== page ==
The weather around the globe this year has been nothing short of unusual and unprecedented. We are seeing the true results of global warming with the weather this year, having a delayed start to the summer in some places and extreme record heat the next day in others. There has been a far higher number of natural disasters, and each gets progressively worse. Currently, Washington state is facing a drought unlike what they have seen in the past. The state is experiencing dry wells, water use restrictions, salmon migration issues, and possible risks to fish hatcheries.
On Monday morning, the state declared a drought emergency for 12 counties.
Officials are saying that without a doubt the drought will last through the summer and likely go into next year. The drought reaches Benton, Clallam, Columbia, Jefferson, Kittitas, Klickitat, Okanogan, Skagit, Snohomish, Walla Walla, Whatcom, and Yakima counties. Any part of the state outside of these counties is under a drought advisory, as they are at risk of a drought at any time.
The drought was brought on by a variety of factors. The biggest drought-causing issues were the early snowmelt that occurred this year, a lack of rain in the spring, and (also caused by the other two) low stream flows.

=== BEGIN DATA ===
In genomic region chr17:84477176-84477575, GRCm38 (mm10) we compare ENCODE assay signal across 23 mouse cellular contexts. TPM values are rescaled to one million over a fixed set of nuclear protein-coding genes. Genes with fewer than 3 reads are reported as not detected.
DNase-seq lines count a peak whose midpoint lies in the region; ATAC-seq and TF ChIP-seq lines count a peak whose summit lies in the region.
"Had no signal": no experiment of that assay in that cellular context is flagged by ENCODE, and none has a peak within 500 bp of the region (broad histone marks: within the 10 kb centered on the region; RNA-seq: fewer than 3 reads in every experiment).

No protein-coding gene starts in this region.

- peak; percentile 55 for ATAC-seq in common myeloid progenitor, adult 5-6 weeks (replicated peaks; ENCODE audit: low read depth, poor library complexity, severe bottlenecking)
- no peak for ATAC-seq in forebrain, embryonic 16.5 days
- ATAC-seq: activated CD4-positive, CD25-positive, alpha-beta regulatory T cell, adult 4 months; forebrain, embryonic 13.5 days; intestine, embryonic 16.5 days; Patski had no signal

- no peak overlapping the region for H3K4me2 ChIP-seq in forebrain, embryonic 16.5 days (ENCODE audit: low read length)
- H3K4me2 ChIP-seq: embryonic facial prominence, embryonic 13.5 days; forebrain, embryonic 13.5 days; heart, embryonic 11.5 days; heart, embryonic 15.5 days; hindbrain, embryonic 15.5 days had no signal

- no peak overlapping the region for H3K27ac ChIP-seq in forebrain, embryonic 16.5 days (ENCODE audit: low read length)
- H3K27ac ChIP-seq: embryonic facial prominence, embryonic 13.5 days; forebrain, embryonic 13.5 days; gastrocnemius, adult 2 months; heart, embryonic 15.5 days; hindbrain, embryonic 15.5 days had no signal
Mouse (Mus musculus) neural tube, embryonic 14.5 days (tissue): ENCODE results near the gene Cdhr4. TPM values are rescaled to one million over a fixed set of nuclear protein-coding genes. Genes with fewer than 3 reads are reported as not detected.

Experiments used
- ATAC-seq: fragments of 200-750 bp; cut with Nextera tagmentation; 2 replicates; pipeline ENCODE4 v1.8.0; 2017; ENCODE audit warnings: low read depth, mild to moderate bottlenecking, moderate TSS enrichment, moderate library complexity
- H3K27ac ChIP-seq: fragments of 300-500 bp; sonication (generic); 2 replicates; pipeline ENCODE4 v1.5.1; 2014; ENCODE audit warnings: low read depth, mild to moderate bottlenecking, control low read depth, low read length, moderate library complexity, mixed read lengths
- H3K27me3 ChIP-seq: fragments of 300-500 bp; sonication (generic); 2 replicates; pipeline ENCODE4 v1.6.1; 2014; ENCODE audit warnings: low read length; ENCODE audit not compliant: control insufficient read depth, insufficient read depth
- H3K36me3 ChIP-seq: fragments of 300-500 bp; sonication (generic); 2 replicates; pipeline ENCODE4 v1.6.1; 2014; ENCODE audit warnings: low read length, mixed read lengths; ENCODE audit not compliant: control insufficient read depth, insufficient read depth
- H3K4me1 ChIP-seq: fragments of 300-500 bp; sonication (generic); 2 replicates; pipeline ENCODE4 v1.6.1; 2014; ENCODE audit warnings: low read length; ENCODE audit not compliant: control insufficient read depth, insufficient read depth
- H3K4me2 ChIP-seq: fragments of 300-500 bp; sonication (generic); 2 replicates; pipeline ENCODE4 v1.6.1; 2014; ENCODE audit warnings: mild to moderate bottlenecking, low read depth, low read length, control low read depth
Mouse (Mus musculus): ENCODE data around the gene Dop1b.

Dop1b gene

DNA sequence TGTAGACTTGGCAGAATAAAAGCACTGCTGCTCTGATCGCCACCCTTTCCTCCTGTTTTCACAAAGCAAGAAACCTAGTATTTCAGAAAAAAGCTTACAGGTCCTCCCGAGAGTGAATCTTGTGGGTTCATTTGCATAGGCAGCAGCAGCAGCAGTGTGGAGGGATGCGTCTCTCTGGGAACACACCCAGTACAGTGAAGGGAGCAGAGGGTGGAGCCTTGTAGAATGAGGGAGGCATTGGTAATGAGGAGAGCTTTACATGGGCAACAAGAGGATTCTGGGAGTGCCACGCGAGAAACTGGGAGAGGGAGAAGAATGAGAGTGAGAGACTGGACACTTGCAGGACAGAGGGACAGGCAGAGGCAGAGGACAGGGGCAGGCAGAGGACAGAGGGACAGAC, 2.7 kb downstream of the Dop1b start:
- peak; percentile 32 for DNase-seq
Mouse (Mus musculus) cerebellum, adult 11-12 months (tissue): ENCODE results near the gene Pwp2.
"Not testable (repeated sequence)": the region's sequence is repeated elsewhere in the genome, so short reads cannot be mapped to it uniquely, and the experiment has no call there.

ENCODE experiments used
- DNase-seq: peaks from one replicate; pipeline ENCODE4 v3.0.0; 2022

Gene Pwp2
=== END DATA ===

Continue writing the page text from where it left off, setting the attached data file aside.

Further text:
Many affected areas are already seeing severe damage because of the drought.
Klickitat County has already seen damages from the drought, having a wildfire start and spread over 50,000 acres just over the weekend. The state’s ecology director has spoken on the very serious implications of these weather patterns. The director, Laura Watson, said that this is a very real hint toward the climate change-affected earth that we will be forced to inhabit soon enough.
By declaring an emergency in these counties, state officials have the power to set water restriction laws for the duration of the emergency declaration. They also have a budget of $3 million that can be distributed to the affected communities to assist with infrastructure and any rebuilding they need to do.
Even counties not under the declared emergency are experiencing water loss. Most places in the state currently have less than three-quarters of their normal water flow. With this low water flow, they are dealing with extreme dry weather and heat, worsening the low water.
The affected drought areas are being advised to severely cut down on their use of water, by cutting lawn watering, limiting shower times, reducing the amount of low clothes count laundry loads, etc. Places not under the emergency order are being advised to reduce their use similarly.